James Lind, a Scottish physician, conducted one of the first clinical trials in nutrition, demonstrating that certain foods could prevent scurvy. He was serving as a surgeon aboard a British ship-of-war patrolling the Bay of Biscay in 1747 when he tested six treatments on 12 sailors suffering from scurvy: cider, sulfuric acid, vinegar, seawater, citrus fruit, and a spicy paste plus barley water. After six days, only the two receiving citrus fruit (which we now know contained vitamin C) had recovered or nearly recovered. Lind published his study six years later, but citrus fruit wasn’t made part of the standard marine rations until the 1790s.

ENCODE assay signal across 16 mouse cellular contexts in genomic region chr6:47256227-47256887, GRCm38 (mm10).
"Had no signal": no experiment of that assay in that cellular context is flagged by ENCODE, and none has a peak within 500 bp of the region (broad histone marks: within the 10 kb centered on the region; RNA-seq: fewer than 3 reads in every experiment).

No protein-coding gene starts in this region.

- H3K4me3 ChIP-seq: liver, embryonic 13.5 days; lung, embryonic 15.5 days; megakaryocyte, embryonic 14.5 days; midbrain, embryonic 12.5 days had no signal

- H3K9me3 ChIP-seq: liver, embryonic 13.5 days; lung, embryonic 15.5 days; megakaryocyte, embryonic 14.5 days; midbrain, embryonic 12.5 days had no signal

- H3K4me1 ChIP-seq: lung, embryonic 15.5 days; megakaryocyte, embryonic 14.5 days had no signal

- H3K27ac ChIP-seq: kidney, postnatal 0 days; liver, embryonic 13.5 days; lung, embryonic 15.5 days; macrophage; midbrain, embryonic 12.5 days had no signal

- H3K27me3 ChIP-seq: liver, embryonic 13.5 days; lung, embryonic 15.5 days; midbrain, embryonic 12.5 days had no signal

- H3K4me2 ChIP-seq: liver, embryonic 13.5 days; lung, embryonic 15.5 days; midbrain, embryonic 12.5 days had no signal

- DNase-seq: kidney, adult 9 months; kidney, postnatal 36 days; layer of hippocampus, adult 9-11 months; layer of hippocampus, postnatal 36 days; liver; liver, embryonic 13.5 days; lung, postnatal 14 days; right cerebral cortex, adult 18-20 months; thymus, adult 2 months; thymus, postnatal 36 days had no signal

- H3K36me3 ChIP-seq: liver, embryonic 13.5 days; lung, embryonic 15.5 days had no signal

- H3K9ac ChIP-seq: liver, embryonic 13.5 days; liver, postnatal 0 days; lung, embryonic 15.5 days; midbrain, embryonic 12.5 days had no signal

- Wikipedia biography
- James Lind (1716-94) of Edinburgh and the treatment of scurvy by Peter M Dunn
- key passages in Lind’s 556 page “A Treatise on the Scurvy”
- full reproduction of the 559 page “A Treatise on the Scurvy”